Marketing Your Writing: The Basics of Selling Your Book
Marketing is important for all writers who hope to sell their work—whether that means books or articles or writing skills. I used to work for a book publishing company, and for several months I was in charge of marketing my boss’s book. It was a writing reference book, actually, and although I had no idea what I was doing when I took over the project, I learned fast and had a lot of fun doing it.
Now that I’m in business for myself—and I need to make a living from my writing—I am constantly marketing. It’s just one of those things that we have to do. And it’s one of those things every writer should consider whenever he or she is thinking about writing a book. How are you going to reach your market and sell books?
Book Marketing 101
Marketing means, essentially, letting people know what you have and what you can do for them—reaching the market. And there’s a million ways to do it, the key is to know what you hope to accomplish and don’t let up until you get it.
So, why is marketing so important when you write a book? Because you want the book to sell, right? If you don’t let any potential readers know about your book, no one will know to buy it. Understand now—before you even start writing your book—that you will be responsible for marketing it and you should have some ideas of what you plan to do.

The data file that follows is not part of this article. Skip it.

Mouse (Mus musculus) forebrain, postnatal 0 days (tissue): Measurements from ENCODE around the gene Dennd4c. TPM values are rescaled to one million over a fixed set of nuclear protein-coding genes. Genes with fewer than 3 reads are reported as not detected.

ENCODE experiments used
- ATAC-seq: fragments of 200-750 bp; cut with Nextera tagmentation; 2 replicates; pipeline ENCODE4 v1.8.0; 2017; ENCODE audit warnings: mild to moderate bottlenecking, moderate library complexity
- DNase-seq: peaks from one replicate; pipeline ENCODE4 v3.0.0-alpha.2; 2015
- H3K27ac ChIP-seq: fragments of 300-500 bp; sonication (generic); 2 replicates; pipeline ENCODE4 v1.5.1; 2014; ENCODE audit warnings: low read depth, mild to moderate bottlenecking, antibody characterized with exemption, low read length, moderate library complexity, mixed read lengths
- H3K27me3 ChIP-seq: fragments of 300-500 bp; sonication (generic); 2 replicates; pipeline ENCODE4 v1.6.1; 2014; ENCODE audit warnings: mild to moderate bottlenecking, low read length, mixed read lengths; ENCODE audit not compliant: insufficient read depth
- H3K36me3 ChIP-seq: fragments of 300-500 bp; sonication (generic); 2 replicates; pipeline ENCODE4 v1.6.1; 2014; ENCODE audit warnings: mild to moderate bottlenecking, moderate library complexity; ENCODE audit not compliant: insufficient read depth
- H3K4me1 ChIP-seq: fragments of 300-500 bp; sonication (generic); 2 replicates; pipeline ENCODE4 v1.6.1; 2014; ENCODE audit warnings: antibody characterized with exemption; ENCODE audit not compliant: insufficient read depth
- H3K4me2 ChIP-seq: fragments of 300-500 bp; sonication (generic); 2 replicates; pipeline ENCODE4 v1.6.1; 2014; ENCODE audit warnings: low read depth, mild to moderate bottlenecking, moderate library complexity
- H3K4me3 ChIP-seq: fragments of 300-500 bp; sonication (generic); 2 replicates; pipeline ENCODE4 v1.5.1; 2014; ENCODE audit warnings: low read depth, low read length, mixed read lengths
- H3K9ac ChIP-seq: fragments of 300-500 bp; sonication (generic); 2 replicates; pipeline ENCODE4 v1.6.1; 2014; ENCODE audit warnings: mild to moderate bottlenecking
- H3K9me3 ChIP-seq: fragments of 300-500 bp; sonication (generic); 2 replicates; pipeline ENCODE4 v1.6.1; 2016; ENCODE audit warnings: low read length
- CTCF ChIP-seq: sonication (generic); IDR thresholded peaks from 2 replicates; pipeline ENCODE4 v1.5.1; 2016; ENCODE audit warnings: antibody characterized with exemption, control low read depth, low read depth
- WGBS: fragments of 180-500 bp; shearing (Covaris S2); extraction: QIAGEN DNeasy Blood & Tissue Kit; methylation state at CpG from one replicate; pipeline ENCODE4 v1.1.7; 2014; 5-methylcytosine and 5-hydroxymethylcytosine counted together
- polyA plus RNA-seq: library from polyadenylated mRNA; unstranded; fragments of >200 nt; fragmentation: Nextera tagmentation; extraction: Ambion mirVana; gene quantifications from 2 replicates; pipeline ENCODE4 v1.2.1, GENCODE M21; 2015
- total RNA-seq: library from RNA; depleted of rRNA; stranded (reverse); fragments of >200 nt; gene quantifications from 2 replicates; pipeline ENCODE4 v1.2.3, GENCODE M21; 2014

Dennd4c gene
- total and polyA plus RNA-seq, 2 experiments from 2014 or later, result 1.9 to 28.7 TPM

Does Selling Feel . . . Weird?
Yes, kind of, but that feeling goes away. Writers don’t always like the idea of selling their work because we’re not all natural salespeople. Most of us would rather write and let someone else handle the marketing (and that’s an option for those who can afford to hire help). Unfortunately, no matter what anyone says, marketing involves selling. Although you’re not soliciting people door-to-door, the ultimate goal is to sell books. But you’ve got to put yourself out there, and if you want to make money as a writer, then you have to take a business-minded approach.
Writing Your Marketing Plan
A marketing plan can include a number of things. Most marketing plans include both online (such as building a web site or blog, sending an e-zine, and article marketing) and offline (such as speaking events, workshops, readings, and book signings) strategies at their foundation. It also helps to constantly seek new opportunities by sending press releases to media outlets, publishing articles and/or selections from your book in print publications, advertising, and interviews and other publicity campaigns.
For new ideas to include in your marketing plan, check out Guerrilla Marketing for Writers by Jay Conrad Levinson, Rick Frishman, and Michael Larsen, and 1,001 Ways to Market Your Books by John Kremer.
Selling Those Books Now and in the Future
Sure, marketing may seem like a hassle. But it can be fun—and once those book orders start rolling in, you’ll see the value in every marketing effort you make.